Wednesday, July 15, 2009

The Trouble With Merit Pay

Secretary of Education Arne Duncan told the National Education Association on July 2 that teacher compensation decisions should take student achievement into account.

“Test scores alone should never drive evaluation, compensation or tenure decisions,” Duncan said, according to a press release from the U.S. Department of Education.  “That would never make sense.  But to remove student achievement entirely from evaluation is illogical and indefensible.”

The issue also came up when Duncan spoke at the American Federation of Teachers conference on July 13.

I’m not necessarily against the idea of compensating teachers based on performance.  One former teacher I interviewed for "The Teacher Chronicles" said she opposes the current approach to teacher compensation because it offers no financial incentive to be successful and no financial penalty for being unsuccessful.  Another teacher said she has worked with apathetic teachers who present a negative image of the teaching profession.

However, I have serious questions about the feasibility of a merit-pay system.  How exactly would it work?  Who would be responsible for evaluating teachers?  What criteria would the evaluation cover?  Who would determine teacher compensation based on the evaluation? 

While we have heard few specifics about how a merit-pay system would operate, we do know that the Obama administration believes student performance should be considered.

But a student’s academic success depends on a variety of factors.  How can we hold teachers solely accountable?  Even the most dedicated and talented teachers may be dealing with unmotivated students, uncooperative parents, or unsupportive administrators—all of which create obstacles to success.  A child’s education is a collaborative process that requires a commitment from the student, parent and teacher.  Positive and constructive communication among all three is essential.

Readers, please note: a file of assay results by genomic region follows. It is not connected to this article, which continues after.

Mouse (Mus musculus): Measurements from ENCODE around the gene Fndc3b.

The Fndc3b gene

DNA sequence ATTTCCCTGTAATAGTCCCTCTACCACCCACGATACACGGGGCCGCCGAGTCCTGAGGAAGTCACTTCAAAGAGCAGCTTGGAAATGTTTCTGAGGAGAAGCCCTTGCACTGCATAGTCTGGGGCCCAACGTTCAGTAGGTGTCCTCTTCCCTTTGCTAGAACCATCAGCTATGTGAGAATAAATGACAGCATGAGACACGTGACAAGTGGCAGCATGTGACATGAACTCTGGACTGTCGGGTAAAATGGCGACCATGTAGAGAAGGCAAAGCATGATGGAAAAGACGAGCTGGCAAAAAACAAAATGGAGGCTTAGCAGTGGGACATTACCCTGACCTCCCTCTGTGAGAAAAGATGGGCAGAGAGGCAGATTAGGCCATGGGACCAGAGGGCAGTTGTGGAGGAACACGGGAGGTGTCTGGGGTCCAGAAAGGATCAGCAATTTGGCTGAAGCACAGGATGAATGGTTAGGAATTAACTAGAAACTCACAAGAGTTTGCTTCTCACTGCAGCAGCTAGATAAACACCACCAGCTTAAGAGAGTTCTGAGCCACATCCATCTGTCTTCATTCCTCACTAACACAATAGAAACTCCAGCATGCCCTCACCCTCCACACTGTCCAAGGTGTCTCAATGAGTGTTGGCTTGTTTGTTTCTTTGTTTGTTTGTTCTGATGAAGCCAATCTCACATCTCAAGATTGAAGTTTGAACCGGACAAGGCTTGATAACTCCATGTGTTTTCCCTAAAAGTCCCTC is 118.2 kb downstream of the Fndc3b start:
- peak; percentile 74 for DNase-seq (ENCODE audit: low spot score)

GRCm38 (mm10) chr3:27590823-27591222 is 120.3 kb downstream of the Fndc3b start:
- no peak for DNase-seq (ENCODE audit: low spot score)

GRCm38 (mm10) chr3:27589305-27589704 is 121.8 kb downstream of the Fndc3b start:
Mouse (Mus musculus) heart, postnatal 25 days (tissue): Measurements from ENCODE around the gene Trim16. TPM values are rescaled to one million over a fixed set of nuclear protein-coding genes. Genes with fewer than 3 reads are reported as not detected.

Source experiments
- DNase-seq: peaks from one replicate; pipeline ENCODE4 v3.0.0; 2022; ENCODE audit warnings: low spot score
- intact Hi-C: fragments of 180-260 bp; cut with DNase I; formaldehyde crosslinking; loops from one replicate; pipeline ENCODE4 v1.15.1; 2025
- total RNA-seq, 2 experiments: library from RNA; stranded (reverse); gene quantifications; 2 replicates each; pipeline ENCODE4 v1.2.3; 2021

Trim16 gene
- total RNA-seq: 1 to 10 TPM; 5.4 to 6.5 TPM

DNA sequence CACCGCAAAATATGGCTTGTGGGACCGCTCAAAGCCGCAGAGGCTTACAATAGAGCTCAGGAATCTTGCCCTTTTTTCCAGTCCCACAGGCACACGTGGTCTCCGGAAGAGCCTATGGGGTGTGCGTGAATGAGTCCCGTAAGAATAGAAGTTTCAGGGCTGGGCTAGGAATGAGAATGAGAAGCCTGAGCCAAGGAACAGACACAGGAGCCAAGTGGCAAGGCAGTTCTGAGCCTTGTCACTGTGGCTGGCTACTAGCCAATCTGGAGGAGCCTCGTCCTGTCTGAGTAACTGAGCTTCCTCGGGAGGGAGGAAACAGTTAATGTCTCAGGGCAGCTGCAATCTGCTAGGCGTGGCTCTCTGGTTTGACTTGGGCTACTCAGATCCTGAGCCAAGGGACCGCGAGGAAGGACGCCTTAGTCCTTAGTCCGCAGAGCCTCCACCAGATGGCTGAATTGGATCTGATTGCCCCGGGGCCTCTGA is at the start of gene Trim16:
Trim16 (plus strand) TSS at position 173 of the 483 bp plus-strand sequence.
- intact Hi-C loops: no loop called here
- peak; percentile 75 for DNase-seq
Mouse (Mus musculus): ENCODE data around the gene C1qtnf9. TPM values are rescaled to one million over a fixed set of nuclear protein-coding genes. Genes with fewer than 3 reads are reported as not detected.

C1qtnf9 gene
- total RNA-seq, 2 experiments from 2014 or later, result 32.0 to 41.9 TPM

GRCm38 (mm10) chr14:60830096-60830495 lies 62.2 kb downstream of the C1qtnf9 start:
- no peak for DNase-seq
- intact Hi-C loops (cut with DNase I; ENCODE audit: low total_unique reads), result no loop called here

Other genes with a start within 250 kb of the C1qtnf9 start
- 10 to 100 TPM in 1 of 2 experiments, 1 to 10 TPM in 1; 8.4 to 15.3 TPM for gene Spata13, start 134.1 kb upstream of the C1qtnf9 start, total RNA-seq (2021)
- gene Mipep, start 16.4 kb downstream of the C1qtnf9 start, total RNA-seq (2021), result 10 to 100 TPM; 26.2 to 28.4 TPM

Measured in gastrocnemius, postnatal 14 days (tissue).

Another issue is that a merit-pay system cannot possibly take into account the non-academic impact teachers make on the lives of their students.  What about the teacher who helps a student overcome a debilitating lack of self-confidence? What about the teacher who mentors a rebellious teen, causing him to change his attitude toward school and his future? What about the teacher who supports a child facing a life-altering crisis, such as the death of a parent?  How do you measure the positive influence teachers have on the social, emotional and character development of their students?

While linking compensation to performance has its potential advantages, I doubt a fair and practical system for evaluating and rewarding teachers based on performance can be developed.

1 comment:

  1. I agree with your thought that a fair system cannot be developed. I personally believe that NCLB was the best thing that happened to American public education, but it has had a few "unintended" consequences. One being test scores (in a singular fashion) to determine teacher merit pay. As you have stated, there are several factors that need to be used when determining the merit of a teacher. I even think parent evaluations, and student evaluations have to be used. But, as teacher merit pay relates to teaching students, why would a teacher want to teach at the low performing schools? It is a challenge to enter one of these schools and develop learners that can show proficiency on exams. Oh, use growth as a factor in merit pay? Then, is that fair to teachers that work at successful schools, where their students are scoring at the top of the scale? Several kinks need to be ironed out before this is presented to teachers.